Australia’s national education evidence body

Australian Professional Standards for Teachers

Family engagement for learning is related to Focus Area 3.7 and Focus Area 7.3 from the Australian Professional Standards for Teachers.

Australian Professional Standards for Principals

Family engagement for learning is related to 'Professional Practice 5 Engaging and working with the community' in the Australian Professional Standards for Principals.

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There is a great deal of evidence that families play a critical role in their child’s learning. This resource details strategies for engaging families from culturally diverse backgrounds, families with English as an additional language, and families from refugee backgrounds, elaborating on the ‘promising approaches’ outlined in AERO’s family engagement for learning practice guides. 

Context

Although each family’s story and background are unique, this resource offers starting points for teachers and school leaders on how to ensure family engagement for learning through full access and participation for all families. 

Before accessing this resource, take time to reflect on your own cultural and linguistic identity:

  • As part of our own culture, environment or upbringing, we may hold certain unconscious biases or assumptions that influence the way we approach other individuals or groups. 
  • While biases may not always be negative, we do need to acknowledge and be aware of their existence and consider the potential impact these can have on others. 
  • When working with culturally and linguistically diverse (CaLD) families, try to ensure you are not inadvertently applying any personal biases and assumptions that might influence how you engage. 
  • Sometimes it may be hard to identify these by yourself, so it can be worth discussing your experiences with your co-workers. 
  • You may consider participating in cultural competency training either individually or as part of your team to learn more about, reflect on and embrace diversity, and promote inclusion in school settings.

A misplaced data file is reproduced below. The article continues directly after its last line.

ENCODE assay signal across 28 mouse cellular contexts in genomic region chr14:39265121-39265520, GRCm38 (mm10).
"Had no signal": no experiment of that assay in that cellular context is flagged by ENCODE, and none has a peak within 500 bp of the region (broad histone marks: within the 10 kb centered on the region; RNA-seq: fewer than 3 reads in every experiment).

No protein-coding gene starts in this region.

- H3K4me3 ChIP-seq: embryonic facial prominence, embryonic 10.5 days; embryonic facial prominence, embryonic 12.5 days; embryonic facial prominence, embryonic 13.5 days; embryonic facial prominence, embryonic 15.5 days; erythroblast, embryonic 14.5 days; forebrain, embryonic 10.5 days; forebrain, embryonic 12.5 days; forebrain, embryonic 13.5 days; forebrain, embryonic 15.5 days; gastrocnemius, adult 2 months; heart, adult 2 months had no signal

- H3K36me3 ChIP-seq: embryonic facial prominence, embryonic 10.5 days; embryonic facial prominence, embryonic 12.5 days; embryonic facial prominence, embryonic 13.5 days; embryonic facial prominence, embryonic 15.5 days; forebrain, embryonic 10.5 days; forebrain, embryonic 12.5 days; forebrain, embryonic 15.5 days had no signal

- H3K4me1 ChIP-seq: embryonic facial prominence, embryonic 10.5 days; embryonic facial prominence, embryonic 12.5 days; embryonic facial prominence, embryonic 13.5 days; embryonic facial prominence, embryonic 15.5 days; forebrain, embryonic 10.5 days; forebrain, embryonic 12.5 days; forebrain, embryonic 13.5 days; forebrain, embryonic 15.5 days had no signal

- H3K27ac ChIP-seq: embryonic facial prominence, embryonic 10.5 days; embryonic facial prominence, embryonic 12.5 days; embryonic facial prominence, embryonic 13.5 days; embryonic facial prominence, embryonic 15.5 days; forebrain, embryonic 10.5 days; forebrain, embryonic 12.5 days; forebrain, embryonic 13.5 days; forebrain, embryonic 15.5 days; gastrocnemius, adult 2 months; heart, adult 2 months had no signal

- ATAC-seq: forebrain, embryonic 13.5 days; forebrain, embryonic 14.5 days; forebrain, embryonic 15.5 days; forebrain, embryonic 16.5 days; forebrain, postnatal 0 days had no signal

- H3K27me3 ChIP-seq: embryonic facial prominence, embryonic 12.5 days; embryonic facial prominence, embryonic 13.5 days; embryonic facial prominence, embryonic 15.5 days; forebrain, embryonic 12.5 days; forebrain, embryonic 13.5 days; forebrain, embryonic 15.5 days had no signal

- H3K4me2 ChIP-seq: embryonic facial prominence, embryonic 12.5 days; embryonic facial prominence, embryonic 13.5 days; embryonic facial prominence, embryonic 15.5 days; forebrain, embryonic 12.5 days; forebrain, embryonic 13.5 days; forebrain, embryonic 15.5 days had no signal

• For the purposes of this resource and all AERO family engagement resources, ‘families’ includes biological parents, legal guardians, adoptive parents, kin carers and out-of-home (foster) carers.  

Examples of CaLD families

There are many different kinds of CaLD families, including those: 

  • from culturally diverse backgrounds
  • with English as an additional language or dialect
  • from refugee backgrounds.

Promising approaches

Recognising and supporting family engagement in learning at home

Families who feel they are working in partnership with their child’s school are more likely
to engage in practices to support learning at home. 

Considerations, strategies and reflection questions

Supporting two-way, positive communication and providing light touch updates about learning

Effective two-way communication draws on the knowledge and expertise of both families and teachers about children’s learning. Light touch updates to families about student learning improves students’ academic achievement, particularly for students at risk of falling behind.

Considerations, strategies and reflection questions

Promoting a literacy-rich environment at home (Primary school students)

A literacy-rich environment is where language in various forms (like talking, listening, reading, storytelling and visual arts) is part of daily life. This type of environment allows children to practice their literacy skills often, in functional ways. One specific way schools can support a literacy-rich environment at home is by promoting shared reading.

Considerations, strategies and reflection questions

Collaboratively planning and problem solving with families

Collaborative planning and problem solving between families, students and school staff has been shown to improve students’ academic outcomes. Collaborative planning could involve working together with families and students to identify students’ individual goals (for example, around developing reading skills or transitioning smoothly from primary to secondary school), as well as strategies for achieving these goals.

Considerations, strategies and reflection questions

Available supports

Support services exist to support family engagement between you and families from CaLD backgrounds. These services will vary based on your location, but it is important to investigate and be aware of what resources you are able to draw on. Some examples might include:

  • migrant resource services, bicultural support services and services available through local councils
  • interpreting and translating services, including teachers within your school who can assist
  • trauma support services.

If there are teachers within your school who can assist with interpreting and translating, consider whether they are also able to help families to build social connections through their own networks. 

For more information

We have further guidance, including practice guides, case studies:

Engaging with families of children who are in out-of-home care in schools

There is a great deal of evidence that families play a critical role in their child’s learning. This resource details strategies for engaging with families of children in out-of-home care (OOHC) to support children’s learning outcomes.

Snapshots of practice

Family engagement may look different in different contexts. We’ve released case studies looking at family engagement in several school settings.

Family engagement for learning

There is a great deal of evidence that families play a critical role in their child’s learning. Family engagement is important throughout all stages of schooling, but strategies may look different at different stages.

References

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